After a year of so many challenges, a survey* commissioned by Thales in the UK to evaluate the impact of the pandemic on children’s carrier aspirations, shows that the pandemic has in fact inspired a third (35%) of UK children to pursue a future career in Science, Technology, Engineering and Mathematics (STEM).
Surveying over 2,000 parents of children aged 5 – 16 across the UK, children now consider a career as a doctor or nurse to be the most inspiring (29%) closely followed by an astronaut (25%).
Children have also been particularly engaged by scientific discoveries over the last 12 months, with parents citing NHS front line staff (50%), the scientists behind making Covid-19 vaccine rollout (31%) and the Mars Rover landing (24%) as the events that have most inspired their children.
- Pandemic inspires a third (35%) of UK children to pursue a future career in Science, Technology, Engineering and Mathematics (STEM)
- Children in the UK are most inspired to be doctors or nurses (29%) and Astronauts (25%)
- However, parents are concerned that children don’t have access to enough information on STEM careers and these industries are perceived as being difficult to succeed in
- Thales Alenia Space fosters children’s STEM ambitions with MARSBalloon project, that offers students the chance to design their own science experiments and test technologies that could one day be destined for Mars
However, the research also showed that there are still barriers that exist prohibiting children from pursuing a career in STEM.
The top five barriers to a STEM career:
- Not given enough information about a career in STEM: 38%
- Parents don’t know enough about a career in STEM to advise children: 33%
- Not enough media coverage: 31%
- Not enough role models: 28%
- It’s seen as too hard to succeed in: 21%
Inspiring Future Martians
To provide students with the opportunity to channel their interest in STEM into action, Thales Alenia Space in the UK is launching its eighth annual MARSBalloon project – run by its team of enthusiastic graduate space engineers. In June 2021 the project will launch over 150 experiment capsules designed by UK school children up into the atmosphere via a high altitude balloon, testing student ideas for technologies that could one day be destined for Mars. The project is supported by Helen Sharman, the first British astronaut in space, who will be the perfect space exploration ambassador.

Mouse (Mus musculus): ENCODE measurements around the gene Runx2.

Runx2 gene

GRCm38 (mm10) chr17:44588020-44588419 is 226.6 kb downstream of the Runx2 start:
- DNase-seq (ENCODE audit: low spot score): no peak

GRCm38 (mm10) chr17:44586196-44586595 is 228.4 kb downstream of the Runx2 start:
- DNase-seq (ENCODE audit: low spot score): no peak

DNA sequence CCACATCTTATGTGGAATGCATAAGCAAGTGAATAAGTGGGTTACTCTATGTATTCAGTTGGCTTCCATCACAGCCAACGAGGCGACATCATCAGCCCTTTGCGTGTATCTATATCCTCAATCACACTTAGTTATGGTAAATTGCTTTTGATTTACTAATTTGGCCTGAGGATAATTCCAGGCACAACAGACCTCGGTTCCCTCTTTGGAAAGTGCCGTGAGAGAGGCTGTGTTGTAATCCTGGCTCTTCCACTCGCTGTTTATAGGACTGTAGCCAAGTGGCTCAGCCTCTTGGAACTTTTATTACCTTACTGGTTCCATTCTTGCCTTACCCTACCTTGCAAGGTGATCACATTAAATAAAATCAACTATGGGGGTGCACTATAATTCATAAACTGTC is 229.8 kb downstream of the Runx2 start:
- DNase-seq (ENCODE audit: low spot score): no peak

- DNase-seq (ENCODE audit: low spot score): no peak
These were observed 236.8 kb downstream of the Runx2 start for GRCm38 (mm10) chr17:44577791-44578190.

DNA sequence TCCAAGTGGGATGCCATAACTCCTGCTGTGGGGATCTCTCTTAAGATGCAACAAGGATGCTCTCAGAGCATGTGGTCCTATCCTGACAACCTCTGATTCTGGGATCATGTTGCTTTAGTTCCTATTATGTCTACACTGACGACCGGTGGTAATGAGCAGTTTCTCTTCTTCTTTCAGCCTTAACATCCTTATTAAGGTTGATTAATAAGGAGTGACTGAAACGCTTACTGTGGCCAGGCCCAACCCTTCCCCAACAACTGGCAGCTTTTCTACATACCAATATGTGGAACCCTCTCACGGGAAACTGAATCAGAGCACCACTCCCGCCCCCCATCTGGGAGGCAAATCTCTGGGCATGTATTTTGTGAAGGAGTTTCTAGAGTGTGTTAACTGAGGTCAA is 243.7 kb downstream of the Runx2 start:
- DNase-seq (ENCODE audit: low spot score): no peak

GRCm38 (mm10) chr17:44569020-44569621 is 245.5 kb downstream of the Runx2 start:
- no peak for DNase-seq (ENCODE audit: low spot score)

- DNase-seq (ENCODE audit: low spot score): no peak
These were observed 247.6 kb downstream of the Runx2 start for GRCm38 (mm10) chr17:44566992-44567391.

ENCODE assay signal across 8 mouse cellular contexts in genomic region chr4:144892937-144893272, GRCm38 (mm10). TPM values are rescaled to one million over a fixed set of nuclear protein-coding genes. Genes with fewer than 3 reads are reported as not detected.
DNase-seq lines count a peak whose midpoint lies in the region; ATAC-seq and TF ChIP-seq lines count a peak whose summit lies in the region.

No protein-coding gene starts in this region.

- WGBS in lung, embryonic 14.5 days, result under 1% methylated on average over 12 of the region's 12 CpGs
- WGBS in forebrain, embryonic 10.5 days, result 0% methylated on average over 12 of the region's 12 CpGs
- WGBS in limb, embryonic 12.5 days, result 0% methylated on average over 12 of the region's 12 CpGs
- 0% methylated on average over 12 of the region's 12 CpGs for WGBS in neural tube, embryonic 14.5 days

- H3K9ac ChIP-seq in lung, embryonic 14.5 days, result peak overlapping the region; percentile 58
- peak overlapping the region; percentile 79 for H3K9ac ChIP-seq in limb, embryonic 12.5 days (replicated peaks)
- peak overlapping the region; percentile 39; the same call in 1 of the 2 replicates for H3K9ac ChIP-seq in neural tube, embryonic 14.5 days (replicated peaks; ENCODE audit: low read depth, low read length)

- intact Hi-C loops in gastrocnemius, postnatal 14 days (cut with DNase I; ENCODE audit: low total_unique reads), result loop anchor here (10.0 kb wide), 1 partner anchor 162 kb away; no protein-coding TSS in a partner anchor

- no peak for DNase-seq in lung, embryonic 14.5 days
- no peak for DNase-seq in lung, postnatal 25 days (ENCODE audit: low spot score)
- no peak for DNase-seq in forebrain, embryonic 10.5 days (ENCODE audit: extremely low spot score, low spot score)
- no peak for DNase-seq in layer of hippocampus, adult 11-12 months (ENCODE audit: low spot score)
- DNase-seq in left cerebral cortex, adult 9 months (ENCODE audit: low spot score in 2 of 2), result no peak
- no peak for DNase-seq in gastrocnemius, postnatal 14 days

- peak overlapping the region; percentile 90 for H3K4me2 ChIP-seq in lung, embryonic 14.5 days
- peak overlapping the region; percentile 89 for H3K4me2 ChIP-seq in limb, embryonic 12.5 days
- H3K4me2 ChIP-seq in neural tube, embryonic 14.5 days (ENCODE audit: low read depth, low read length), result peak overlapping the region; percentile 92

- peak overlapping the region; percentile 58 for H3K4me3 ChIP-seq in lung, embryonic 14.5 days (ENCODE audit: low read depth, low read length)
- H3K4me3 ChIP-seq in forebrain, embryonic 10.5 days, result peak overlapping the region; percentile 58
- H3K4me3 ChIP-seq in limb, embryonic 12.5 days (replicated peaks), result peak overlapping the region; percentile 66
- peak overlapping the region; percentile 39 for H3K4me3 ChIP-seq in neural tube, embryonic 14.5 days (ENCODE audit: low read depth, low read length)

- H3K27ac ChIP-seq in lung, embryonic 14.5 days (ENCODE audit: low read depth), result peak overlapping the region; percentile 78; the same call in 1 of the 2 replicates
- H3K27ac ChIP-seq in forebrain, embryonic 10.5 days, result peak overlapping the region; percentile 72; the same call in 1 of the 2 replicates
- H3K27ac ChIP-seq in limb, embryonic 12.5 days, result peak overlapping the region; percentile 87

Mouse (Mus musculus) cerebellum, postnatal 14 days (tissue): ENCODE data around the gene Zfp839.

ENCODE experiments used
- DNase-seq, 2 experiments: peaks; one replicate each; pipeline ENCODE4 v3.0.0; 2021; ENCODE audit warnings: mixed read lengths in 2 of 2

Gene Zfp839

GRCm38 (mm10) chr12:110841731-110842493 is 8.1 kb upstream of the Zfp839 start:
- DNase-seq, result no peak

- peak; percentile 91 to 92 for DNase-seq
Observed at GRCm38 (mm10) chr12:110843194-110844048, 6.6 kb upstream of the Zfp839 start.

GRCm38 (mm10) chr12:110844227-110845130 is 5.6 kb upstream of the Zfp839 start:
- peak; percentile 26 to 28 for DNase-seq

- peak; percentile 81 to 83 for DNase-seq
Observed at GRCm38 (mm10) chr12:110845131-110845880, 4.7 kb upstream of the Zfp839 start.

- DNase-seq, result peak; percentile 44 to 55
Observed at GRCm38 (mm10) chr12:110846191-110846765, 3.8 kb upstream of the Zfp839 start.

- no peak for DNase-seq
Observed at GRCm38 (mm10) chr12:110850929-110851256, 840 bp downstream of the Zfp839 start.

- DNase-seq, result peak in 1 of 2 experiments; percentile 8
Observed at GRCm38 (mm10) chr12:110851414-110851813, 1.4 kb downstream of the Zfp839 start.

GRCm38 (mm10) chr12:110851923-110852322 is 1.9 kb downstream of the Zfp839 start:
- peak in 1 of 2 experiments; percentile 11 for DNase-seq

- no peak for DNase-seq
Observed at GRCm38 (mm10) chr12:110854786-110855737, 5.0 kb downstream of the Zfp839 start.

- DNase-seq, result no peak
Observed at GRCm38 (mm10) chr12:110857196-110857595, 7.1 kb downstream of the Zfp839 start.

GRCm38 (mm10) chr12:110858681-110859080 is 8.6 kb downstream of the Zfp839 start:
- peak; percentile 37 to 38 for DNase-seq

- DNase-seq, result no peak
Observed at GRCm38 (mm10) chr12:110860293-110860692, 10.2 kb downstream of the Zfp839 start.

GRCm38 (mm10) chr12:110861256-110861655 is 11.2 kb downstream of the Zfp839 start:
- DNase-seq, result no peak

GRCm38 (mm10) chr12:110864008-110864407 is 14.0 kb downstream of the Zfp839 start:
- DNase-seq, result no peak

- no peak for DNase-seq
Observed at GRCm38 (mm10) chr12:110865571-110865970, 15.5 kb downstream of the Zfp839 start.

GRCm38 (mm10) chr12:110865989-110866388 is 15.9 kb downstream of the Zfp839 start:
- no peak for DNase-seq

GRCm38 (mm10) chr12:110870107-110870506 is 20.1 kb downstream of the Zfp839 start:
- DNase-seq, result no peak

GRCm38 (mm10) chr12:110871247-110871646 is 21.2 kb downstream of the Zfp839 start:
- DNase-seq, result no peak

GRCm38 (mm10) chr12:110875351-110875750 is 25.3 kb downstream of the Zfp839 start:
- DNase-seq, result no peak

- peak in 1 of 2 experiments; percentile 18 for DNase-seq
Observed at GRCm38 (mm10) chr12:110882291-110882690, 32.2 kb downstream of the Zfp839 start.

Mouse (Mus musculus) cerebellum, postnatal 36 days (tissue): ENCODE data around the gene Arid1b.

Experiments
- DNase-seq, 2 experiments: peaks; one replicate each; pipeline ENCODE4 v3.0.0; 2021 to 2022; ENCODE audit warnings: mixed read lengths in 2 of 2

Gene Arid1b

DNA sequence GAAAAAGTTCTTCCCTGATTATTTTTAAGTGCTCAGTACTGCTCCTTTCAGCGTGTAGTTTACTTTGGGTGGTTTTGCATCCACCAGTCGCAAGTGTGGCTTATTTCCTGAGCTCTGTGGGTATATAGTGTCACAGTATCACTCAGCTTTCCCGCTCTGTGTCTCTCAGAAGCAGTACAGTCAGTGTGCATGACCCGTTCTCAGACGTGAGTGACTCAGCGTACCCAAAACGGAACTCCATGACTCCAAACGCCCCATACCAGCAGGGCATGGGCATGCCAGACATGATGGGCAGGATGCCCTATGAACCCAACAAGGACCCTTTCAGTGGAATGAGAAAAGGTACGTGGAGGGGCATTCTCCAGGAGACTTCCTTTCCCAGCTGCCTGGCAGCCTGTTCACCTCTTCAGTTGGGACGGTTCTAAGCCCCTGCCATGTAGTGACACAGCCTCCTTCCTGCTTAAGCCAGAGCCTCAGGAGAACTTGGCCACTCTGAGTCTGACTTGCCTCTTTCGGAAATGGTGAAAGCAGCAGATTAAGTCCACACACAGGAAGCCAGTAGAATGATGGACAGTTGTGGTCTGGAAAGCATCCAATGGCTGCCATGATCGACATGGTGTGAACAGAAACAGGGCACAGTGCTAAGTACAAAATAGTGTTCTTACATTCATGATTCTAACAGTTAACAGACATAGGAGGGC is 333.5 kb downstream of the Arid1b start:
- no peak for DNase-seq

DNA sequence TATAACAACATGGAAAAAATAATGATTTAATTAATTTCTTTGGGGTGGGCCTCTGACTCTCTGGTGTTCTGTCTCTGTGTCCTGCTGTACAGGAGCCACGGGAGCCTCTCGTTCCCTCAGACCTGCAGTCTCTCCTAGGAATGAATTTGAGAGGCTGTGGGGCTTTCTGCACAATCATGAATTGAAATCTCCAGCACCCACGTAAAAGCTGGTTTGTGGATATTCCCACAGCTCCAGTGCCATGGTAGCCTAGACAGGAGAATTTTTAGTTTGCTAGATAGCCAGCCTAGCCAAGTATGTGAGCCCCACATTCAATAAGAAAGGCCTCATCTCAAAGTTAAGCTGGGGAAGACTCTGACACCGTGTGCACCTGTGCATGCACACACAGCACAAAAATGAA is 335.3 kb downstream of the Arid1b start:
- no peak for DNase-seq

This project is open to any school in the UK. There is no cost to take part in the project other than that of experiment materials and postage. Students can work together to create Mars experiments that fit inside a Kinder Egg™ capsule, putting in anything from electronics, materials, plants and even food. Previous examples of experiments include testing the effect of Martian conditions on rubber bands, ink, memory sticks and 3D printed materials.
During the launch the balloon will ascend to 30km, more than twice the height of commercial airliners, in approximately one hour. It will then burst and the experiment tray will return to Earth via a parachute. The experiments will be collected and returned to the schools for students to analyse the results.
The experiments will experience conditions very similar to the surface of Mars including temperatures as low as -50°C. This will allow students to test the response of electronics, materials, plants and even food to the conditions outside of a future Mars base, helping future explorers to prepare for this strange and hostile environment.
The project is supported by Helen Sharman CMG, OBE, the first British astronaut, who said: “I am passionate about showing young people how science is relevant to our lives and of course I believe space is one of the most exciting areas. So far humans have launched around 50 missions to the red planet but we still have much to learn about the planet’s environment. It’s entirely possible that Mars may be able to support a human colony, and to make best use of space to improve our Earthly lives, it’s crucial that a future generation of astronauts, scientists and engineers is inspired to try and overcome the biological and technological challenges in order to make that a reality. The MARSBallon project is helping to make space exploration tangible, accessible and most importantly fun!”
Andrew Stanniland CEO Thales Alenia Space in the UK said: “The Space industry, like many other industries across the UK, is acutely aware of the importance of attracting and retaining highly skilled people and the benefits of having a diverse workforce to innovate and prosper. We want to harness students’ curiosity about the world around them from a young age by providing a fun, hands-on experience with MARSBalloon to encourage them on a path into a future career in STEM.
The idea for the MARSBalloon was inspired by our own graduates because they wanted to show just how exciting and diverse careers in space, engineering and science can be. UK school teachers interested in entering their class or club can register now and help inspire the next generation of British scientists and astronauts like Helen Sharman.”
* The research was carried out online by Research Without Barriers – RWB. All surveys were conducted between 4th March 2021 and 8th March 2021. The sample comprised 2,007 UK parents of 5 – 16 year-olds. All research conducted adheres to the UK Market Research Society (MRS) code of conduct (2019). RWB is registered with the Information Commissioner’s Office and complies with the DPA (1998).
Interested on Martian stories? You deserve a visit to the future martians website https://www.thalesgroup.com/en/futuremartians